Being a wildlife biologist sounds fascinating, especially for people who love animals and would like to study them. Still, that’s not the only thing wildlife biologists have to do. In fact, what does a wildlife biologist do? Mainly, they’re responsible for studying the characteristics and habitats of a wide range of animals. Their purpose is to reduce negative interactions between wildlife and human beings.
Since habitat preservation is crucial for the existence of wildlife in a certain area, wildlife biologists are responsible with preserving these lands in a condition that is optimal for successful wildlife reproduction. Today, we’re going to tell you a bit more about the duties of a wildlife biologist, what he/she studies, and how the work environment looks.
What Does a Wildlife Biologist Do?
Wildlife biologists are specially trained to deal with complex ecological, biological, sociological, and political problems. These problems can lead to the increased vulnerability or extinction of a species. This partly explains the job of a wildlife biologist. In addition to endangered species, wildlife biologists also need to keep an eye on species that tend to become abundant. That’s because they could damage the ecology. Without further ado, let’s have a look at some of the main duties of a wildlife biologist.
Wildlife Biologist Main Duties
- Conduct experimental research studies on animals: These studies can be done either in controlled or in natural environmental surroundings.
- Collect data and specimens for further analysis on the tested species: This involves activities such as drawing blood samples and measuring levels of nutrition.
- Study the various characteristics of animals: This includes interactions with other animals, diseases, migration patterns, and rates of reproduction in a given area.
- Evaluate the impact of human activity on animals in their natural habitat: One of the most important tasks of a wildlife biologist is to make sure the interaction between humans and wildlife is beneficial for both parties.
- Use computer programming systems to estimate wildlife populations: Such computer programms also help wildlife biologists predict the spreading of diseases or of invasive species that are detrimental to the ecology.
- Write research reports, papers, and scholarly journal articles: Their purpose is to communicate the biologist’s findings to the science community and the general public.
- Present research findings: This happens during wildlife-related conferences and seminars, where many wildlife biologists gather to exchange ideas related to their work.
- Recommend actions for wildlife preservation and management: These recommendations go to the government and other various policymakers. Biologists make them in order to ensure animal protection at sustainable levels.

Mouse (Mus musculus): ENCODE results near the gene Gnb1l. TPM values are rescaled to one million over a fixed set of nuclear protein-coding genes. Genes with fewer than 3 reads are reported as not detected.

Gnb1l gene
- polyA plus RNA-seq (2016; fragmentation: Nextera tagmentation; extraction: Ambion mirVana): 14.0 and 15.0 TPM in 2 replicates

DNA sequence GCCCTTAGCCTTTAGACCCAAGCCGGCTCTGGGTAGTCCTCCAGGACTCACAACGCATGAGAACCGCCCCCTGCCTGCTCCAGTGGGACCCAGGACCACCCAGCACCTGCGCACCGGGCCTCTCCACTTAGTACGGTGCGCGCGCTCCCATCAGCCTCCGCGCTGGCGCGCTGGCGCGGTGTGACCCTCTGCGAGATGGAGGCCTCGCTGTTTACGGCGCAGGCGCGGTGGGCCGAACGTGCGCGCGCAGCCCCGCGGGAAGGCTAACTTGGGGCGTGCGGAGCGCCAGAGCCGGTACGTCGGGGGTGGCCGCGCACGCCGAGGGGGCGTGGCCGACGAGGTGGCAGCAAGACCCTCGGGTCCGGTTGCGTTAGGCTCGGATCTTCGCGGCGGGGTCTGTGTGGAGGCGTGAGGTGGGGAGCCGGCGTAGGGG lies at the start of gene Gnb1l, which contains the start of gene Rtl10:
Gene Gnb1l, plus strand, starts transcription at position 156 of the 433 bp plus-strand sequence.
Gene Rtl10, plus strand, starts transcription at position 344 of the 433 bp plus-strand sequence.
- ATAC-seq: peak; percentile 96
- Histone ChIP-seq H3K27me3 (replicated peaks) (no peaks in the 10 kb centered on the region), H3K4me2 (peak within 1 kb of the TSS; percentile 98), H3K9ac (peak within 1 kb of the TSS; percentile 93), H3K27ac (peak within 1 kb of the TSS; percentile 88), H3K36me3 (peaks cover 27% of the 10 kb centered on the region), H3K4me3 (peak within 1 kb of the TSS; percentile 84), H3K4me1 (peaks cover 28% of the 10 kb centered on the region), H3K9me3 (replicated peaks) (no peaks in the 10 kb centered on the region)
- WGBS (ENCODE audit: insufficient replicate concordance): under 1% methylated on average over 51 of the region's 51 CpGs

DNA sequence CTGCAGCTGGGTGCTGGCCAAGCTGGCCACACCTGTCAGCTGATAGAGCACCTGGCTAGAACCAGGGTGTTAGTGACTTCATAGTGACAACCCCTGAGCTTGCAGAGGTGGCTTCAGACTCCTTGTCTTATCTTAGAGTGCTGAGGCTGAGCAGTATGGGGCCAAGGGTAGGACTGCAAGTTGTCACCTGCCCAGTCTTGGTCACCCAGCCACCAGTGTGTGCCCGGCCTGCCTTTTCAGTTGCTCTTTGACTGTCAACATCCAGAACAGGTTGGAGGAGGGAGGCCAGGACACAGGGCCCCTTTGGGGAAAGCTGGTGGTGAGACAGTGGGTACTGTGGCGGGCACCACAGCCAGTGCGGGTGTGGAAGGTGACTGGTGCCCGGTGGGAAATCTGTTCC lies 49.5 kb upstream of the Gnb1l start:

The work environment is important for anyone interested in a career as a wildlife biologist. So if you’re one of those people, you should know that most wildlife biologists work within research teams with other wildlife biologists, scientists, environmentalists, and technicians to conduct their research projects. For example, in order to accurately monitor the effects of water pollution on certain fish species, wildlife biologists would need to gain assistance from environmental scientists and hydrologists on the project. They may also work very closely with public officials, government agencies, and the public, especially for wildlife conservation plans. Finally, while some of them work in offices and laboratories, the vast majority spends their time in the field. There, they gather data and study animals firsthand.
It’s important to know that not all wildlife biologists study the same thing or end up doing the same thing. They typically specialize in a certain species that draws their attention and that they feel they would be skilled at studying. For instance, mammalogists focus their studies on mammals, such as bears, deer, elephants, and monkeys. Entomologists study insects, herpetologists center on reptiles and amphibians, ichthyologists focus on fish, and ornithologists study birds. Marine biologists study all organisms that live in saltwater, while limnologists research those in freshwater.
Summing It All Up
We hope today’s guide managed to provide you with an answer to the question “What does a wildlife biologist do?”, as well as inform you of the main things you should expect from the job. The field of wildlife biology is a truly fascinating one. While it’s not one that lacks challenges, it’s also one that you’ll find extremely rewarding. After all, you’d be helping animals live a better life, and humans understand the importance of wildlife. What does a wildlife biologist do? Well, essentially, he or she connects human beings and animals.
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